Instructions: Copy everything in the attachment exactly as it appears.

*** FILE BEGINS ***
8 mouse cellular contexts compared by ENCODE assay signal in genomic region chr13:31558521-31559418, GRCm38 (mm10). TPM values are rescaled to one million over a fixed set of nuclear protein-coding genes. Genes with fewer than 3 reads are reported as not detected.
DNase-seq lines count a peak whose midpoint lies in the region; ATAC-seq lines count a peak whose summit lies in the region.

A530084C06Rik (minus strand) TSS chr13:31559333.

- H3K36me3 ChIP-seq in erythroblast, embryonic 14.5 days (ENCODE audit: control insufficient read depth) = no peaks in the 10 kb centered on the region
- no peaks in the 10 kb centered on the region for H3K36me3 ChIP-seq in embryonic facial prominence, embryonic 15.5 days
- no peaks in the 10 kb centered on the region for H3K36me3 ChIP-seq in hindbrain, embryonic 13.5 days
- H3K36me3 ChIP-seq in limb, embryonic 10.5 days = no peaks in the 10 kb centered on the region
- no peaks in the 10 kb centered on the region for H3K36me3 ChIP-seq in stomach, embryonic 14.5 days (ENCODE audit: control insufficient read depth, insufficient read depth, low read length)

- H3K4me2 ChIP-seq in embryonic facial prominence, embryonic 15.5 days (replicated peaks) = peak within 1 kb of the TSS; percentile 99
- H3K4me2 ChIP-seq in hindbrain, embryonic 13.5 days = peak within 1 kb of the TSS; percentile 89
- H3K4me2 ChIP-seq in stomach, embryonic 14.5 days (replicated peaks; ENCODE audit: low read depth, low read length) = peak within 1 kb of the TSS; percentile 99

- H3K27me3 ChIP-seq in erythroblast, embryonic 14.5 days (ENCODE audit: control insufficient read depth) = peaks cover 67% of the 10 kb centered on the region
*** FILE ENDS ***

8 mouse cellular contexts compared by ENCODE assay signal in genomic region chr13:31558521-31559418, GRCm38 (mm10). TPM values are rescaled to one million over a fixed set of nuclear protein-coding genes. Genes with fewer than 3 reads are reported as not detected.
DNase-seq lines count a peak whose midpoint lies in the region; ATAC-seq lines count a peak whose summit lies in the region.

A530084C06Rik (minus strand) TSS chr13:31559333.

- H3K36me3 ChIP-seq in erythroblast, embryonic 14.5 days (ENCODE audit: control insufficient read depth) = no peaks in the 10 kb centered on the region
- no peaks in the 10 kb centered on the region for H3K36me3 ChIP-seq in embryonic facial prominence, embryonic 15.5 days
- no peaks in the 10 kb centered on the region for H3K36me3 ChIP-seq in hindbrain, embryonic 13.5 days
- H3K36me3 ChIP-seq in limb, embryonic 10.5 days = no peaks in the 10 kb centered on the region
- no peaks in the 10 kb centered on the region for H3K36me3 ChIP-seq in stomach, embryonic 14.5 days (ENCODE audit: control insufficient read depth, insufficient read depth, low read length)

- H3K4me2 ChIP-seq in embryonic facial prominence, embryonic 15.5 days (replicated peaks) = peak within 1 kb of the TSS; percentile 99
- H3K4me2 ChIP-seq in hindbrain, embryonic 13.5 days = peak within 1 kb of the TSS; percentile 89
- H3K4me2 ChIP-seq in stomach, embryonic 14.5 days (replicated peaks; ENCODE audit: low read depth, low read length) = peak within 1 kb of the TSS; percentile 99

- H3K27me3 ChIP-seq in erythroblast, embryonic 14.5 days (ENCODE audit: control insufficient read depth) = peaks cover 67% of the 10 kb centered on the region